- excruciating or acute distress, suffering, or pain: the anguish of grief.
- to inflict with distress, suffering, or pain.
- to suffer, feel, or exhibit anguish: to anguish over the loss of a loved one.
Origin of anguish
Synonyms for anguishSee more synonyms for on Thesaurus.com
Antonyms for anguish
Related Words for anguishingsuffering, agonizing, harrowing, excruciating, torturing, painful, torturous
Examples from the Web for anguishing
Contemporary Examples of anguishing
For all its anguishing, the Court is actually a bit-player here.Can Government Call the Shots on Cellphone Privacy?
April 30, 2014
But there's a serious point here, and it extends well beyond the anguishing question of sexual assault.Let's Get Real About Abortions
October 29, 2012
I think what we have seen in terms of gay teenagers committing suicide because of bullying is anguishing.Kevin Spacey on Casino Jack
December 14, 2010
Historical Examples of anguishing
And, most anguishing of all, there was no chance that there was a mistake.The Road to Understanding
Eleanor H. Porter
The wild steed sought to fling up his head to shake off this anguishing weight of seventy odd pounds.Buff: A Collie and other dog-stories
Albert Payson Terhune
An anguishing desire for the safe and wholesome Present usurped all this mad yearning to obtain the Past.Incredible Adventures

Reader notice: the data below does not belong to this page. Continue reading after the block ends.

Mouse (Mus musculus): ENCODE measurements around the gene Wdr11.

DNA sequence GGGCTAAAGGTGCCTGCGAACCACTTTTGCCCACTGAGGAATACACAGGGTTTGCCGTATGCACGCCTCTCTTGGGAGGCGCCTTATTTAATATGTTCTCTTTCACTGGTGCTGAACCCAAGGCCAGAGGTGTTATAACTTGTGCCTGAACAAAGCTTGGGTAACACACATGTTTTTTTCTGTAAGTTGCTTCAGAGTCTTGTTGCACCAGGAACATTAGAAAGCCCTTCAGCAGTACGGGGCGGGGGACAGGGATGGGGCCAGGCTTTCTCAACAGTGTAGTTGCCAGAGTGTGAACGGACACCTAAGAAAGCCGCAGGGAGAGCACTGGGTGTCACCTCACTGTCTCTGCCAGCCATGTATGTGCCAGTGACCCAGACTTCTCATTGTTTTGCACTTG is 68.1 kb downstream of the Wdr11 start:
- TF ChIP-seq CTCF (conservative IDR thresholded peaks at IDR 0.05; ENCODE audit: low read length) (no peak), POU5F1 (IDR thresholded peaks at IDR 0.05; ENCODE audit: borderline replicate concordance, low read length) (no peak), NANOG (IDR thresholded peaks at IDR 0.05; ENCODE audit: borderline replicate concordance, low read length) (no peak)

We resumed our seats, but had hardly done so, when a deep and most anguishing groan was heard, that pierced our very hearts.
Our audiences, as you will have gathered, were often critical folk who could sit with dry eyes through our most anguishing scenes.The Secrets of a Savoyard
Henry A. Lytton
- extreme pain or misery; mental or physical torture; agony
- to afflict or be afflicted with anguish
Word Origin for anguish
c.1200, "acute bodily or mental suffering," from Old French anguisse, angoisse "choking sensation, distress, anxiety, rage," from Latin angustia (plural angustiae) "tightness, straitness, narrowness;" figuratively "distress, difficulty," from ang(u)ere "to throttle, torment" (see anger (v.)).
early 14c., intransitive and reflexive; mid-14c., transitive, from Old French anguissier (Modern French angoisser), from anguisse (see anguish (n.)). Related: Anguished; anguishing.